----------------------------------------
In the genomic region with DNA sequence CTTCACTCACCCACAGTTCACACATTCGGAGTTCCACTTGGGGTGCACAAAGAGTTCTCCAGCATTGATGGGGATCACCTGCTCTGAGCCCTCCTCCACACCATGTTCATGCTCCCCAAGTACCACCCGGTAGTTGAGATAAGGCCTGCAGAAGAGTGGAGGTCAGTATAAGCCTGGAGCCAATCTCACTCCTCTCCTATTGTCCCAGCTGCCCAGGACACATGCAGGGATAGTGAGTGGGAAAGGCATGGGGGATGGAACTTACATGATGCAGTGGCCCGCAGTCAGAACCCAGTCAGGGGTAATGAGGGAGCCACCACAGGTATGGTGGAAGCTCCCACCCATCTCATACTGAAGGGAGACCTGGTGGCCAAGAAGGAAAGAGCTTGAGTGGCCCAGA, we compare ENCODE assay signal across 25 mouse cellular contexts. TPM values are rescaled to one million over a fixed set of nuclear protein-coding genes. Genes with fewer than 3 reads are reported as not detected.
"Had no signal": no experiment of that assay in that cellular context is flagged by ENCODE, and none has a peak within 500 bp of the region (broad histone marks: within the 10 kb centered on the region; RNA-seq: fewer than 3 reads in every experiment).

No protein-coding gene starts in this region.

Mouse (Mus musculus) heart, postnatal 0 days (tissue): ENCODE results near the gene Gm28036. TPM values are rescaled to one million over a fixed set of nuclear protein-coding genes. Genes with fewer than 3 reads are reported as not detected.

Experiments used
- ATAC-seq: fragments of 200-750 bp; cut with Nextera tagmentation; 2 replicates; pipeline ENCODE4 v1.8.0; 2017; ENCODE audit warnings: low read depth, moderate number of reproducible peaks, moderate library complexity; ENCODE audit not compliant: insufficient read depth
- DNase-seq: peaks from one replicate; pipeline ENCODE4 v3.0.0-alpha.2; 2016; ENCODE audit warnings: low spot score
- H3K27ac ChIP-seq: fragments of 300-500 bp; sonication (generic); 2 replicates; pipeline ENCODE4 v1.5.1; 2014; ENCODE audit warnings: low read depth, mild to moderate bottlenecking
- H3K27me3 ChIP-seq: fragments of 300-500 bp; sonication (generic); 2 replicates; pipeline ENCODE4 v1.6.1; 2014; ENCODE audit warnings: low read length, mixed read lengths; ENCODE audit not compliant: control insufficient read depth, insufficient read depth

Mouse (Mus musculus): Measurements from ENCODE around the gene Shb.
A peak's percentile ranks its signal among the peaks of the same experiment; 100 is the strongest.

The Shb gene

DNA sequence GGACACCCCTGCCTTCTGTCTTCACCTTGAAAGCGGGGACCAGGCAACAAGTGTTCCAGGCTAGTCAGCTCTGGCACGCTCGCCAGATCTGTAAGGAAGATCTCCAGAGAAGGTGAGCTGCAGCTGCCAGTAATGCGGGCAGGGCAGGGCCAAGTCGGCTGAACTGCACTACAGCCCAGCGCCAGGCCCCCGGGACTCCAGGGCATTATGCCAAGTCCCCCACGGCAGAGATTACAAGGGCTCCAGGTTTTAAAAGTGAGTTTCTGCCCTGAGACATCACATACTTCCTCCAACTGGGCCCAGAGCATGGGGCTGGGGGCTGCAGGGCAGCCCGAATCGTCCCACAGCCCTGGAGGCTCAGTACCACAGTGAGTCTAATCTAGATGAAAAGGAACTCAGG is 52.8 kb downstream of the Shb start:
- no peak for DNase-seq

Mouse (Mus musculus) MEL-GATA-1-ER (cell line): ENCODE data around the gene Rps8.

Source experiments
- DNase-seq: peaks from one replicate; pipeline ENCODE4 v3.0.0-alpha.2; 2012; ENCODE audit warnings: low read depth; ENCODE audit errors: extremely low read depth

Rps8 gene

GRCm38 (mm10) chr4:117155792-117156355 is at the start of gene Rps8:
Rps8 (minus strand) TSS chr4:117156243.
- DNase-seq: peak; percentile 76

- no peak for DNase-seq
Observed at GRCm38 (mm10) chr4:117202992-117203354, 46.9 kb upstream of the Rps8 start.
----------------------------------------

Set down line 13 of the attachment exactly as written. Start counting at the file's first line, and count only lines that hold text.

DNA sequence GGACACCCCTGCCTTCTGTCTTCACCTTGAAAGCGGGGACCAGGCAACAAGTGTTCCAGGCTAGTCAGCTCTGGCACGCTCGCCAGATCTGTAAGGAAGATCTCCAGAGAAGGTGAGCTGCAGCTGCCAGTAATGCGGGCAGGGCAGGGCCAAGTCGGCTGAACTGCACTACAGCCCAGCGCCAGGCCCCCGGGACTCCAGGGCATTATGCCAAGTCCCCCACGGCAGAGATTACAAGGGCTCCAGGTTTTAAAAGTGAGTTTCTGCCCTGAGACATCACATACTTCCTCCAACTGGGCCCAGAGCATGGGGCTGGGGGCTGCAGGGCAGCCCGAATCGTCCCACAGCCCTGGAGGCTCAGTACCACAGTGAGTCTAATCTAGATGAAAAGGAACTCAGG is 52.8 kb downstream of the Shb start: